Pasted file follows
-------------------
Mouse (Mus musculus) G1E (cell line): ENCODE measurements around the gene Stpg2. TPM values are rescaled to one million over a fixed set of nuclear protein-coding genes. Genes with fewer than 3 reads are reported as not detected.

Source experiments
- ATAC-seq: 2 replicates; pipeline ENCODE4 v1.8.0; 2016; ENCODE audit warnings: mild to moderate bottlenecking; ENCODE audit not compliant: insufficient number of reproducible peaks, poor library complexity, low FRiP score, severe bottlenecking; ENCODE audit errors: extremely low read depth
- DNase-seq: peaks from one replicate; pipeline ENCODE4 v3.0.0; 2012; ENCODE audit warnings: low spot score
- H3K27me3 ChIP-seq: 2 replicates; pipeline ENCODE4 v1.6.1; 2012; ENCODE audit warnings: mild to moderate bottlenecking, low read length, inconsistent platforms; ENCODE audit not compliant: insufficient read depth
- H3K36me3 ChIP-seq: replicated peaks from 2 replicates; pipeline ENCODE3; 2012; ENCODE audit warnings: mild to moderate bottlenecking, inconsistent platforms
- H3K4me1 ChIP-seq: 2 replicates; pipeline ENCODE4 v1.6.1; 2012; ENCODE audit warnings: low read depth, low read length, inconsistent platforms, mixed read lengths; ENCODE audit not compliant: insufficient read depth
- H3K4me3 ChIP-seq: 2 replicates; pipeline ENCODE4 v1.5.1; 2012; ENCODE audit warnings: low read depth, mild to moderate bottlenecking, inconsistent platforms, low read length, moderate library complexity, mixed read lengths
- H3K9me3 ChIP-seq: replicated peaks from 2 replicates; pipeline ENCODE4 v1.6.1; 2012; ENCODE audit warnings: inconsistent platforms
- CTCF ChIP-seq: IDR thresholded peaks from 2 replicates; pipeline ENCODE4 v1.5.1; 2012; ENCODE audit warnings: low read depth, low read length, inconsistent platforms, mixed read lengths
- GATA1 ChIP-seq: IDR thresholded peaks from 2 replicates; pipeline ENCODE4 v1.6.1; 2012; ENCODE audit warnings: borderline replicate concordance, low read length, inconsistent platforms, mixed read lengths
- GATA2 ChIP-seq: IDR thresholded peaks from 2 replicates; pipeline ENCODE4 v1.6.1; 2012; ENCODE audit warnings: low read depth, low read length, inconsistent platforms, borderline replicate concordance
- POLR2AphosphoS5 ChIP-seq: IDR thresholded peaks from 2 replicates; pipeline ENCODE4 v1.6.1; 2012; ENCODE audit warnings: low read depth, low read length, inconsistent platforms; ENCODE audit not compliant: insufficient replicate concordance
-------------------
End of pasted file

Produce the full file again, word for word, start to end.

Mouse (Mus musculus) G1E (cell line): ENCODE measurements around the gene Stpg2. TPM values are rescaled to one million over a fixed set of nuclear protein-coding genes. Genes with fewer than 3 reads are reported as not detected.

Source experiments
- ATAC-seq: 2 replicates; pipeline ENCODE4 v1.8.0; 2016; ENCODE audit warnings: mild to moderate bottlenecking; ENCODE audit not compliant: insufficient number of reproducible peaks, poor library complexity, low FRiP score, severe bottlenecking; ENCODE audit errors: extremely low read depth
- DNase-seq: peaks from one replicate; pipeline ENCODE4 v3.0.0; 2012; ENCODE audit warnings: low spot score
- H3K27me3 ChIP-seq: 2 replicates; pipeline ENCODE4 v1.6.1; 2012; ENCODE audit warnings: mild to moderate bottlenecking, low read length, inconsistent platforms; ENCODE audit not compliant: insufficient read depth
- H3K36me3 ChIP-seq: replicated peaks from 2 replicates; pipeline ENCODE3; 2012; ENCODE audit warnings: mild to moderate bottlenecking, inconsistent platforms
- H3K4me1 ChIP-seq: 2 replicates; pipeline ENCODE4 v1.6.1; 2012; ENCODE audit warnings: low read depth, low read length, inconsistent platforms, mixed read lengths; ENCODE audit not compliant: insufficient read depth
- H3K4me3 ChIP-seq: 2 replicates; pipeline ENCODE4 v1.5.1; 2012; ENCODE audit warnings: low read depth, mild to moderate bottlenecking, inconsistent platforms, low read length, moderate library complexity, mixed read lengths
- H3K9me3 ChIP-seq: replicated peaks from 2 replicates; pipeline ENCODE4 v1.6.1; 2012; ENCODE audit warnings: inconsistent platforms
- CTCF ChIP-seq: IDR thresholded peaks from 2 replicates; pipeline ENCODE4 v1.5.1; 2012; ENCODE audit warnings: low read depth, low read length, inconsistent platforms, mixed read lengths
- GATA1 ChIP-seq: IDR thresholded peaks from 2 replicates; pipeline ENCODE4 v1.6.1; 2012; ENCODE audit warnings: borderline replicate concordance, low read length, inconsistent platforms, mixed read lengths
- GATA2 ChIP-seq: IDR thresholded peaks from 2 replicates; pipeline ENCODE4 v1.6.1; 2012; ENCODE audit warnings: low read depth, low read length, inconsistent platforms, borderline replicate concordance
- POLR2AphosphoS5 ChIP-seq: IDR thresholded peaks from 2 replicates; pipeline ENCODE4 v1.6.1; 2012; ENCODE audit warnings: low read depth, low read length, inconsistent platforms; ENCODE audit not compliant: insufficient replicate concordance